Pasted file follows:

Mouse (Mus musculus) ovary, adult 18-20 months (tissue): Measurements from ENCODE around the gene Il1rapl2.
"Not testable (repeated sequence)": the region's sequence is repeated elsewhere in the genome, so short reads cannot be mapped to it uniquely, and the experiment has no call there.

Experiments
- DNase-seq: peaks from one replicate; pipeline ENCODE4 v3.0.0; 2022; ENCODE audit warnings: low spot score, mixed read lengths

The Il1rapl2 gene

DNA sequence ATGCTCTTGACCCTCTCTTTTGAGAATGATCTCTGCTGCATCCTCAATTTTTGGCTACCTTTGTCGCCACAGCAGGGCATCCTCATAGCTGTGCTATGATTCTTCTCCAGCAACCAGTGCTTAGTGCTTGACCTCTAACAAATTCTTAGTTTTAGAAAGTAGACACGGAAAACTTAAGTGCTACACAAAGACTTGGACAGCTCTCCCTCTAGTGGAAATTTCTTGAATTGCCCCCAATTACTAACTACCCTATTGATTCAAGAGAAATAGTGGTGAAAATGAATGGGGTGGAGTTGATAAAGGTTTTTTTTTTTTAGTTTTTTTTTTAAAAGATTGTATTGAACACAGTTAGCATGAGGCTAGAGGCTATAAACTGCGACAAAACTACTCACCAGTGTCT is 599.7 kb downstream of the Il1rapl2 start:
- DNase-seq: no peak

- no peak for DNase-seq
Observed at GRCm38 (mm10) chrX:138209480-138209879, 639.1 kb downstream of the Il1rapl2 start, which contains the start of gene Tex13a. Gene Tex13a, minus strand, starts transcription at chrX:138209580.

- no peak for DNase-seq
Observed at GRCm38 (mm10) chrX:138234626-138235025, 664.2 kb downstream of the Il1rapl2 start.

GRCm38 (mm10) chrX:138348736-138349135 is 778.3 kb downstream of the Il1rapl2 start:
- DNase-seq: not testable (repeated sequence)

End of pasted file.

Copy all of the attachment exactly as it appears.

Mouse (Mus musculus) ovary, adult 18-20 months (tissue): Measurements from ENCODE around the gene Il1rapl2.
"Not testable (repeated sequence)": the region's sequence is repeated elsewhere in the genome, so short reads cannot be mapped to it uniquely, and the experiment has no call there.

Experiments
- DNase-seq: peaks from one replicate; pipeline ENCODE4 v3.0.0; 2022; ENCODE audit warnings: low spot score, mixed read lengths

The Il1rapl2 gene

DNA sequence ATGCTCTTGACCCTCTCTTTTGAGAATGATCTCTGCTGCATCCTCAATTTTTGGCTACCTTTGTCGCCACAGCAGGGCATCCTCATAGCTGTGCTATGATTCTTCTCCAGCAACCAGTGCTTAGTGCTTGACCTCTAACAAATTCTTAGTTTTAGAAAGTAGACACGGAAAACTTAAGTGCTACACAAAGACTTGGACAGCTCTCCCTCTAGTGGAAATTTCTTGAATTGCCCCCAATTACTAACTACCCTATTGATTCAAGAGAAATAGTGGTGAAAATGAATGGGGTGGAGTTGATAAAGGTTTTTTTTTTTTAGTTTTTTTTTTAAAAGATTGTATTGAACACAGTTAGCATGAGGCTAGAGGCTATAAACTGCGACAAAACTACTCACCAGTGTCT is 599.7 kb downstream of the Il1rapl2 start:
- DNase-seq: no peak

- no peak for DNase-seq
Observed at GRCm38 (mm10) chrX:138209480-138209879, 639.1 kb downstream of the Il1rapl2 start, which contains the start of gene Tex13a. Gene Tex13a, minus strand, starts transcription at chrX:138209580.

- no peak for DNase-seq
Observed at GRCm38 (mm10) chrX:138234626-138235025, 664.2 kb downstream of the Il1rapl2 start.

GRCm38 (mm10) chrX:138348736-138349135 is 778.3 kb downstream of the Il1rapl2 start:
- DNase-seq: not testable (repeated sequence)